The risk of pregnancy-associated stroke is much greater in young women, but not older women, according to a new study by researchers at Columbia University Medical Center (CUMC) and NewYork-Presbyterian.
So although the risk of stroke generally increases with age, the researchers found that pregnancy significantly increases this risk in young women. In older pregnant women, however, the risk of stroke is approximately the same, whether they are expecting or not.
Pregnancy-associated stroke occurs in approximately 34 in 100,000 women. Prior research had suggested that this risk is higher in older women than in younger women, particularly since more women are waiting until later to become pregnant.
“The incidence of pregnancy-associated strokes is rising, and that could be explained by the fact that more women are delaying childbearing until they are older, when the overall risk of stroke is higher,” said Joshua Z. Willey, M.D., assistant professor of neurology at CUMC, assistant attending neurologist on the stroke service at NewYork-Presbyterian/Columbia, and a senior author on the paper.
“However, very few studies have compared the incidence of stroke in pregnant and non-pregnant women who are the same age.”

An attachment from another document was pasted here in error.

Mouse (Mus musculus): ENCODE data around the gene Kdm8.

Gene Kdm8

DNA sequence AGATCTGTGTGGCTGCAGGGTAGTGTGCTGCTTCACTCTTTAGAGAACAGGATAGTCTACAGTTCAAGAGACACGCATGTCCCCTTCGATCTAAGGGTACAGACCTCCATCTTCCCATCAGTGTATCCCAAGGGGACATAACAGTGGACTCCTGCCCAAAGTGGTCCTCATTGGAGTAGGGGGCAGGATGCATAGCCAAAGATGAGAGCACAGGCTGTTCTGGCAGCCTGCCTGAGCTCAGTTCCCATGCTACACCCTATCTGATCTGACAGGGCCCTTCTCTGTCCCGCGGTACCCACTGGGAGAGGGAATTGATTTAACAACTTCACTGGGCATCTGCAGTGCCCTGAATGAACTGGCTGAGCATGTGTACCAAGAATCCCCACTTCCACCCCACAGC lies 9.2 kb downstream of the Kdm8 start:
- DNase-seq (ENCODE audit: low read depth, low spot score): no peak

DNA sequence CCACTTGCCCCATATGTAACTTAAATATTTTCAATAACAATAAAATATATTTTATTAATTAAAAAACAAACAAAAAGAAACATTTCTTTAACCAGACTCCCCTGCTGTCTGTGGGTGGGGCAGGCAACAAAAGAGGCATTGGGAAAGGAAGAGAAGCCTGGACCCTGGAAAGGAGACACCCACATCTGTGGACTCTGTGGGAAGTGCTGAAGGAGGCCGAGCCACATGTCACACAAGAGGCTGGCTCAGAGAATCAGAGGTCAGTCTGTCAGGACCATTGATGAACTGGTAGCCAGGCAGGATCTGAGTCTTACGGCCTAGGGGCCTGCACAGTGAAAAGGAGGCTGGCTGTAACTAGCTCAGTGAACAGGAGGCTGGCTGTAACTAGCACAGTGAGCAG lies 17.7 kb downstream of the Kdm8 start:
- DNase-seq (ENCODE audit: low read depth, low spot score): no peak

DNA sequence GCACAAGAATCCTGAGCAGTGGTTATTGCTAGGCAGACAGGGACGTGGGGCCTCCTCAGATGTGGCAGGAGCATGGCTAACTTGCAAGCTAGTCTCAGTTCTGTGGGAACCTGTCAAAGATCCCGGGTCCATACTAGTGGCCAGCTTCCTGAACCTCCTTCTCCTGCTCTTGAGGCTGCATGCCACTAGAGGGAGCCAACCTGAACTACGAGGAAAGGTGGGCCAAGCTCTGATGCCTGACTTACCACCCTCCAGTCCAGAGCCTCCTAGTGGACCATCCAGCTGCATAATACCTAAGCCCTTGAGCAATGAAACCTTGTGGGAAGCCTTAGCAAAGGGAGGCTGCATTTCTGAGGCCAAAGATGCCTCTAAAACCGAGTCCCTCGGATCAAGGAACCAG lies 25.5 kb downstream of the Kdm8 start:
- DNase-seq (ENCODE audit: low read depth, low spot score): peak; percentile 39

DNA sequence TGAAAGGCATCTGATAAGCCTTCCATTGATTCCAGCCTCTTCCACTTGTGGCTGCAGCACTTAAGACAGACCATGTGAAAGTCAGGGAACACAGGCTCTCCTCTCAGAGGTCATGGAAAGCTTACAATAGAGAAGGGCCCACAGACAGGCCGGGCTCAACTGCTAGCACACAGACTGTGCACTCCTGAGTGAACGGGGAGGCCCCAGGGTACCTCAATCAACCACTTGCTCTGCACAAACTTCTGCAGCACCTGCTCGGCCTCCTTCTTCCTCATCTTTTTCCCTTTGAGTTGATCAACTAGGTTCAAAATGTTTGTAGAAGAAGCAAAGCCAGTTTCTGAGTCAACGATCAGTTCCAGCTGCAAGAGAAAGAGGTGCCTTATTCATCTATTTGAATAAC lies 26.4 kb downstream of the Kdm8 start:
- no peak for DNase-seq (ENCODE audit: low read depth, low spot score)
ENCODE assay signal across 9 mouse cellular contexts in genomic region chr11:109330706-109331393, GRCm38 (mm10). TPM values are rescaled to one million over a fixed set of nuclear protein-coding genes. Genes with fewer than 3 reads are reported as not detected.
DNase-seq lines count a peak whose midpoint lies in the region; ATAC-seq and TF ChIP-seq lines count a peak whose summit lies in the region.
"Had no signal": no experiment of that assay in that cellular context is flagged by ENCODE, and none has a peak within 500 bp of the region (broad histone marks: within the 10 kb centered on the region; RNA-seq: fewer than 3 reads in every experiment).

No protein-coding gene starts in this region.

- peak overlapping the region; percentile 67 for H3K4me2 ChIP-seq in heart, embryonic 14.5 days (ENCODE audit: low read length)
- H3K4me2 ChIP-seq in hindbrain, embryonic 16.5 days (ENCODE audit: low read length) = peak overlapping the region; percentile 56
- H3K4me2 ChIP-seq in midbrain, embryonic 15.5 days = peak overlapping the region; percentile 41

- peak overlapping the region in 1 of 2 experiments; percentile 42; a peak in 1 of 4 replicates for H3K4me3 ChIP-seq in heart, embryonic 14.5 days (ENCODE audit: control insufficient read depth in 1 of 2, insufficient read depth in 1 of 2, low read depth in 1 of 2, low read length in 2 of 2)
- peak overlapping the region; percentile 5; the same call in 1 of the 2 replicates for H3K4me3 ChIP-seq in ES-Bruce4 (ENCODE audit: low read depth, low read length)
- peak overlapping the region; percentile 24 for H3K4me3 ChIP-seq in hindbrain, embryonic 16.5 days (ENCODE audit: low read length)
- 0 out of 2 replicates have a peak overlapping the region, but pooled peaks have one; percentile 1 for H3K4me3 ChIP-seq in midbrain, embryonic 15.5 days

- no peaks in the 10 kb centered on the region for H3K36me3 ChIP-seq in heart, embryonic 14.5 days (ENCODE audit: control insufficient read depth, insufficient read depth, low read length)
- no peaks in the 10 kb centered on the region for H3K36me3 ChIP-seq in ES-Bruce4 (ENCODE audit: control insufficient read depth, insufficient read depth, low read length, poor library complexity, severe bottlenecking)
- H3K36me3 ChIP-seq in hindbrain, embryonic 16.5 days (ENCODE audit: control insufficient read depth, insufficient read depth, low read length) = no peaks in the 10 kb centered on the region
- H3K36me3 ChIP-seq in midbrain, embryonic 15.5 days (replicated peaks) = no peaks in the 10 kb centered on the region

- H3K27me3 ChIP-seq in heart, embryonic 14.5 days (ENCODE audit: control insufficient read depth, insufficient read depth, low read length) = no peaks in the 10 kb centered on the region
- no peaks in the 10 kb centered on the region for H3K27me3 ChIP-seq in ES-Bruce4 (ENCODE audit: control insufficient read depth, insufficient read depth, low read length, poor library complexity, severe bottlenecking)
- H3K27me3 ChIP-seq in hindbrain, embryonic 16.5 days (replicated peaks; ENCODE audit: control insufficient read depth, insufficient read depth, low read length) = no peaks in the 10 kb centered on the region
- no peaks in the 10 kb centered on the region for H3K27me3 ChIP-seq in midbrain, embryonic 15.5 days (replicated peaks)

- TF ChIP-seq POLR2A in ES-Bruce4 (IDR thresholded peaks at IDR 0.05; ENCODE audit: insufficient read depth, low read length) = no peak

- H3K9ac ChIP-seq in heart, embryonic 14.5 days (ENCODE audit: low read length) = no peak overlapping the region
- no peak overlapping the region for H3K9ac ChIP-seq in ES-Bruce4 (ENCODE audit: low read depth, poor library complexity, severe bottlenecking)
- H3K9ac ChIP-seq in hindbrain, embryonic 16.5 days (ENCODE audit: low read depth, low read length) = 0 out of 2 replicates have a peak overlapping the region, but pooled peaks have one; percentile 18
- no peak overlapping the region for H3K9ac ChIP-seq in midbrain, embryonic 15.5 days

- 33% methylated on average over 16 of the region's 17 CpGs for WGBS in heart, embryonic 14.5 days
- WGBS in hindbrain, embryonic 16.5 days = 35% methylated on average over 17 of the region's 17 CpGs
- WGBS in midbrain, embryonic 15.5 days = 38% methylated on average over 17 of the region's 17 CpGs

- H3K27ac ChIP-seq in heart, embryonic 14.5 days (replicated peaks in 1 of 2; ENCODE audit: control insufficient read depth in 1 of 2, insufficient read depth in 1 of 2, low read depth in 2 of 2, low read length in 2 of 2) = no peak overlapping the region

The findings are published in the journal JAMA Neurology.
For the study, the research team looked at data showing every woman who had been hospitalized for stroke in New York State between 2003 and 2012. Out of a total of 19,146 women, aged 12 to 55 years, 797 (4.2 percent) were pregnant or had just given birth.
The researchers found that the overall incidence of stroke during or soon after pregnancy increased with age: 46.9 in 100,000 in women (aged 45 to 55) vs 14 in 100,000 in women (aged 12 to 24).
However, pregnant and postpartum women in the youngest group (age 12 to 24) had more than double the risk of stroke than non-pregnant women in the same age group: 14 in 100,000 in pregnant women vs 6.4 in non-pregnant women).
For women aged 25 to 34, pregnancy increased the risk 1.6 times. Stroke risk was similar in pregnant and non-pregnant women in the older age groups.
“We have been warning older women that pregnancy may increase their risk of stroke, but this study shows that their stroke risk appears similar to women of the same age who are not pregnant,” said Eliza C. Miller, M.D., a vascular neurology fellow in the Department of Neurology at CUMC and NewYork-Presbyterian and lead author of the study.
“But in women under 35, pregnancy significantly increased the risk of stroke. In fact, one in five strokes in women from that age group were related to pregnancy. We need more research to better understand the causes of pregnancy-associated stroke, so that we can identify young women at the highest risk and prevent these devastating events.”